Stir-frying is such a fantastic and simple method of cooking that I think every household should have a pan by law. Then again, I'm kinda geeky about these things. There are plenty of options for kitchenware, and if you want to closely regulate your fat intake, buy a non-stick stir-fry pan, which will allow you to fry without any extra oil. Otherwise, any frying pan with rounded sides will work.
To cook your marinade, take the pan and give it a light layer of oil. You can do this either with a pre-packaged oil spray like Pam, your own oil in a pump-spray (available at most cookware stores and department stores), or just by dabbing some oil on a paper towel and greasing down the pan's surface. If fat intake isn't a big concern, use up to one tablespoon of oil (any more and you're closer to deep-frying) and tilt the pan back and forth until the entire bottom is oily, just like you do with your girlfriend.
Turn on the burner, medium-high is often the best, and let the pan heat up. Test it by taking a tiny piece of meat and dropping it in the pan – if it starts immediately sizzling, you're ready to cook. Drain the excess marinade, and slice the meat into thin strips or cubes no wider than your thumb. Toss the meat in the pan, give it about a minute to cook, then with a wooden spoon stir it around the pan until every side is browned. Once the meat is evenly browned, you can add whatever vegetables you like.
Stir regularly (but not obsessively) for two to three minutes, until the vegetables look nearly cooked, then add any extra flavorings you want. One of my favorite tricks is to add a tablespoon or two of the leftover marinade, which makes a simple pre-made sauce. Let it heat to the point of sizzling, don't overcook the vegetables, and serve hot.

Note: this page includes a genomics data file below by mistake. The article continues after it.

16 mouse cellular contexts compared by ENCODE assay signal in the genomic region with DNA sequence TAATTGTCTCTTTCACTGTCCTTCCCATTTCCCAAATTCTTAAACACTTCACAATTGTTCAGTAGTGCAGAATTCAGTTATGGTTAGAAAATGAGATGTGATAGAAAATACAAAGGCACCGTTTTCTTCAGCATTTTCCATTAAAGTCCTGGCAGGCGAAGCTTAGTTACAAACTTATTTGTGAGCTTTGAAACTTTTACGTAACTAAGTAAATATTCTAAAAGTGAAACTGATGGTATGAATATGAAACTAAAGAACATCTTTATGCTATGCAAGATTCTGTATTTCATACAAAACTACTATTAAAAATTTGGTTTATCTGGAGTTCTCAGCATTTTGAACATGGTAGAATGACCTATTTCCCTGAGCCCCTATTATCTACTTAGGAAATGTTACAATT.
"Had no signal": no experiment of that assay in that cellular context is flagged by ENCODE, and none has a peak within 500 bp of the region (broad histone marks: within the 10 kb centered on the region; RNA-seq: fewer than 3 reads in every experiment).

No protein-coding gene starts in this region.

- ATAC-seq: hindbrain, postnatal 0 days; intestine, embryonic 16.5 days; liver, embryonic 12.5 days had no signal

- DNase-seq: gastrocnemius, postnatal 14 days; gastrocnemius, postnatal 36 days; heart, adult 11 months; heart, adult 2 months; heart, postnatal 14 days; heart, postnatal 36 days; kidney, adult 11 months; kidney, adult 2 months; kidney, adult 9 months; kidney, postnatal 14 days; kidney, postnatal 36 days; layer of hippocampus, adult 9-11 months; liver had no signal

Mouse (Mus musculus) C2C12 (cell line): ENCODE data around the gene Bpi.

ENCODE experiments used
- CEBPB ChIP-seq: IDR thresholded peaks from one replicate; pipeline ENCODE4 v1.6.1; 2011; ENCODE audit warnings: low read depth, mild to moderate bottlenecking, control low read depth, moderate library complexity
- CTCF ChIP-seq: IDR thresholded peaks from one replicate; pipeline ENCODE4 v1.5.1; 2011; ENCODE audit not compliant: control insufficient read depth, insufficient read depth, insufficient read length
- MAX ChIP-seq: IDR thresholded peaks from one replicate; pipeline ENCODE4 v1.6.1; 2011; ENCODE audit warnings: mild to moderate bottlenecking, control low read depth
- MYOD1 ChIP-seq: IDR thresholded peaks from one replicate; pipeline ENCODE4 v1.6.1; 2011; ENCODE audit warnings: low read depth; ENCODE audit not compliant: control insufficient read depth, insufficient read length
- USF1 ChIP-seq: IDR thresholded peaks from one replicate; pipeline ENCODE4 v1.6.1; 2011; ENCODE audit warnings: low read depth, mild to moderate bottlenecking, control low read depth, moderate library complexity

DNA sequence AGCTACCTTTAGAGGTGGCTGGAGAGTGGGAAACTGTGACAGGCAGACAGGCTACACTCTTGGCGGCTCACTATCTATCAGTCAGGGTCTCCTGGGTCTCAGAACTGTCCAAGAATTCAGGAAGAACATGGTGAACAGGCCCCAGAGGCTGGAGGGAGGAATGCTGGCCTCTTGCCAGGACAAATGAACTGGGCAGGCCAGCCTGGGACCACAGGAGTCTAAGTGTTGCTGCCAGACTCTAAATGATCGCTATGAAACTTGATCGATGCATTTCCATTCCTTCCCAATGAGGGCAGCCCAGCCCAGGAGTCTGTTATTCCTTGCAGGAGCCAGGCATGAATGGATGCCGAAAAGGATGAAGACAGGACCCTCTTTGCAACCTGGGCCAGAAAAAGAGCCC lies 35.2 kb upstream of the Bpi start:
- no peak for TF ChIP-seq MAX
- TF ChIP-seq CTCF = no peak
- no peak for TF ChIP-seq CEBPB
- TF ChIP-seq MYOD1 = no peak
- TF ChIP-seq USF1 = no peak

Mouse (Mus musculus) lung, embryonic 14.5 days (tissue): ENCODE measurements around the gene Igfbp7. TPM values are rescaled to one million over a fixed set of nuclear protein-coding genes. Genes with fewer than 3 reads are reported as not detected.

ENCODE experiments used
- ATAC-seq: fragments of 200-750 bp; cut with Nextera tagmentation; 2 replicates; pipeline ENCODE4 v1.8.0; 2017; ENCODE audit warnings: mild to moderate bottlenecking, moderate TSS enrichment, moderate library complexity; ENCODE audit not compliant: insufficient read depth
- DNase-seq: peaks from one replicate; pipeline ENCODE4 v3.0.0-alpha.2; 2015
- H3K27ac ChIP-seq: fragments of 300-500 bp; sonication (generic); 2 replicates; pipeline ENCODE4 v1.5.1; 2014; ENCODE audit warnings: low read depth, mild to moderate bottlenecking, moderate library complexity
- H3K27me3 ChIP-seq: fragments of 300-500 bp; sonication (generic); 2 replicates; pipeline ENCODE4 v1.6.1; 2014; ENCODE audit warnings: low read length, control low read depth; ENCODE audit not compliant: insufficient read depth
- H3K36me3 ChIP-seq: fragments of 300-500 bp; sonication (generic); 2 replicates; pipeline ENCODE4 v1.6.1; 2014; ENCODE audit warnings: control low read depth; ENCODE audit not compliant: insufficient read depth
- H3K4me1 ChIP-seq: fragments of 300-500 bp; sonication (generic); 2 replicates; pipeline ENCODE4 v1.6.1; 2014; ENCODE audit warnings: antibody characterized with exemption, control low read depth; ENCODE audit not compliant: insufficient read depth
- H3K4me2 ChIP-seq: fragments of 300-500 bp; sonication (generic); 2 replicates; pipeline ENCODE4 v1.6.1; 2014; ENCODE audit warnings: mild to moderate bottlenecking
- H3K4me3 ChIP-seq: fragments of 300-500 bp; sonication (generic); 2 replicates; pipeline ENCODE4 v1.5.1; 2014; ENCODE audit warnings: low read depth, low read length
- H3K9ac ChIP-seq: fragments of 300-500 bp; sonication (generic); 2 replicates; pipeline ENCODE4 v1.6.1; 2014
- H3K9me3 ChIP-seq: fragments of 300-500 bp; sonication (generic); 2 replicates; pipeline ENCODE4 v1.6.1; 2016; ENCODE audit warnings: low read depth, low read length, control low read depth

Ah, the one pot slow-cooked wonder, another no-brainer. Give a light coating of oil to the pot or pan and heat, as above. Add the drained meat first, brown on all sides, then add some liquid – water or a can of broth, just enough to cover your ingredients. As with stir-frying, a small amount of the marinade can add a lot of extra flavor.
Bring it to a boil, then drop the stove temperature down to low. If you like something soupier, or you aren't using that much liquid, keep covered; if you like it thicker, leave uncovered. Feel free to experiment and you'll probably end up doing something in between, like starting it off covered and then uncovering for the remaining time.
If you're adding something thick like potatoes, throw those in as soon as the meat is browned. Add in uncooked rice or grains about 15 to 20 minutes before you plan on serving the food, with no more than one cup of grain per two cups of liquid, otherwise you'll get a solid mass of rice with some meat suspended within. For green vegetables, add no more than six minutes before serving time, depending on thickness.
Here's an easy way to cook vegetables in stew: when everything else is cooked, raise the temperature to medium, throw in the vegetables and stir constantly until the mixture starts to boil, which is a good indication that everything is uniformly hot. Cut open or taste any vegetables or pieces of potato that you suspect might be undercooked.
Assume about 30 minutes for chicken, and 30 to 60 minutes for red meats, depending on their thickness. You'll know it's done when you can pull apart the meat easily with a fork. Seafood is a bit trickier. Fish, even thicker pieces, and large scallops should be cooked for no more than 20 minutes and taken off the heat when the meat flakes under your fork. Thin seafood, like small scallops, calamari rings, and shrimp, take even less time, sometimes no more than 5 to 10 minutes. You'll know they're done when the scallops and calamari are solid (no longer translucent) in appearance, and the shrimp is thoroughly pink and starts curling.
So there you have it, a basic start to any amateur cooking career. Just remember that most food is ruined when the chef tries too hard. Keep it simple, taste your food as you're cooking, don't be afraid to experiment, and soon you'll be improvising healthy recipes that taste great and keep you looking good naked.